Powerful owl’s call is wild and mysterious

POWERFUL: The powerful owl measures 55cm from beak to tail and has large staring yellow eyes and huge yellow feet.
POWERFUL: The powerful owl measures 55cm from beak to tail and has large staring yellow eyes and huge yellow feet.

It’s our largest owl and it’s called the powerful owl.

It measures 55 centimetres from beak to tail and it has large staring yellow eyes and huge yellow feet.

My local bird-observing trips rarely reveal the powerful owl.

It had been 10 years or more since I had heard or seen one until a couple of weeks ago.

The powerful owl calls most prominently in the autumn and winter, so I have made a few evening and night visits in recent years in search of the big grey-brown bird.

At last I have been rewarded – not by a sighting, but by hearing of the unmistakable double “woo-hoo” call.

While the bird’s name no doubt comes from its size, its call too is powerful.

It is far- carrying, with something of a cow-like quality. It carries well on a calm night.

To me it has an air of mystery, of wildness and a touch of earnestness as well.

I once knew the powerful owl quite well when living in the Linton area.

There it was heard fairly often and some of its daytime roost places were known.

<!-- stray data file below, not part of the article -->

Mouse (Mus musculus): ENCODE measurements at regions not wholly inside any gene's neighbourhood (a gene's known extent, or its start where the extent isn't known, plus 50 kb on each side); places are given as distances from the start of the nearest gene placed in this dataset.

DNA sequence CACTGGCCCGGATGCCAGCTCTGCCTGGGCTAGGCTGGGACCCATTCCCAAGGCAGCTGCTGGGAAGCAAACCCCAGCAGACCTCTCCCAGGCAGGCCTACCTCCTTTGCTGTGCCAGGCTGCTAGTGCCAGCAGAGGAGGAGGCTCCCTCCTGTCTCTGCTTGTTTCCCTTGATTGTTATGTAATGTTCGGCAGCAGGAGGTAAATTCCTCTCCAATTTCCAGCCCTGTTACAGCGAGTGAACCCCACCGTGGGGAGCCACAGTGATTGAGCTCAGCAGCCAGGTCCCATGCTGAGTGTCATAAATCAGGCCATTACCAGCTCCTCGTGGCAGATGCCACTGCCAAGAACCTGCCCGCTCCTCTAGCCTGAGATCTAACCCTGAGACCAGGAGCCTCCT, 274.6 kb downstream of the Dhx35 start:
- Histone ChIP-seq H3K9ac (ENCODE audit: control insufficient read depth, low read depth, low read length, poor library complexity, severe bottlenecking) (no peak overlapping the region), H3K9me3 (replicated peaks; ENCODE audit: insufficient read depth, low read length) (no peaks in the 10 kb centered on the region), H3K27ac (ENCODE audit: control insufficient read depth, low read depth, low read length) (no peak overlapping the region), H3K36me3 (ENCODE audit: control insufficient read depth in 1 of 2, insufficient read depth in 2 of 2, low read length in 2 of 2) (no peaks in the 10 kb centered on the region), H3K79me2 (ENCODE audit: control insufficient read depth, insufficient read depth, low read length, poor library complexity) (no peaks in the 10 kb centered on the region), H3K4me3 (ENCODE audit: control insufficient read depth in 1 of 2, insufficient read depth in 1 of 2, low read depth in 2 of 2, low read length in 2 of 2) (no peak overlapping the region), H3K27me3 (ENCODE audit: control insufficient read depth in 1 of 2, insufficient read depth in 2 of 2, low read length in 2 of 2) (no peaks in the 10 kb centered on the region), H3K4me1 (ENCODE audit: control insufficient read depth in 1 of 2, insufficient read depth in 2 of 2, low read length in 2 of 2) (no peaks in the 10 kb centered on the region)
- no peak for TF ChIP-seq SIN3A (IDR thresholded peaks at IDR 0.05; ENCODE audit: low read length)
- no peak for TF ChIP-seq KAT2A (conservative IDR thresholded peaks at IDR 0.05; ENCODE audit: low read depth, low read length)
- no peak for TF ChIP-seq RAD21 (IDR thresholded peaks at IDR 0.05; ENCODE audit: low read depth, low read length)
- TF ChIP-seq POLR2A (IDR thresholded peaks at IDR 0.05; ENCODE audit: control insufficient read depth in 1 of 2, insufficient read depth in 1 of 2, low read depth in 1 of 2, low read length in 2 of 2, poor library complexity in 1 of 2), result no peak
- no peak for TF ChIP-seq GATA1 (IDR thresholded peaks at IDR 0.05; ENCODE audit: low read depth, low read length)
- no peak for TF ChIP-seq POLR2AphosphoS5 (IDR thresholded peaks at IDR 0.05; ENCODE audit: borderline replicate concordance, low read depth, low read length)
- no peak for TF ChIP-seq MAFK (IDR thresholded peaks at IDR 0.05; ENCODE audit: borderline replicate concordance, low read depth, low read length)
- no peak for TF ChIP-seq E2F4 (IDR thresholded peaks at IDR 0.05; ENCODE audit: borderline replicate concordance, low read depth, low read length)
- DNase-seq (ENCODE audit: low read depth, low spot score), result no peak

Having now heard the call this month, I can search for the big bird with reasonable confidence when next in the area of its recent call.

The call was first heard at about 6.15pm and was still going when I left, well- satisfied, after 6.30pm.

No other nocturnal birds were heard during the hour or more that I was listening in the dark.

Today’s photo, by Ian Ashton, was taken in the Mt Cole area.

This bird has quite a large brush-tailed possum in its talons – a very substantial weight to carry.

The usual prey is ring-tailed possums, sugar gliders and birds the size of magpies and galahs.

More recently, again listening for nocturnal calls, but at another spot, the repeated “yip-yip- yip” of a sugar glider was a welcome sound.

THE WHITEFACE

Last Sunday’s outing by local bird observers to the Maryborough district resulted in several interesting birds being sighted.

One of these was the southern whiteface.

This small brown bird feeds on the ground like the yellow-rumped thornbill.

Sometimes the two species associate together.

The whiteface is a rarity in the Ballarat region, so we need to go to the Clunes area and northwards to see it.

It once occurred south of the Great Dividing Range, but no longer – at least not in the Ballarat region.

The species is a rather plain light brown bird with a small white forehead patch. This is where it gets its name whiteface.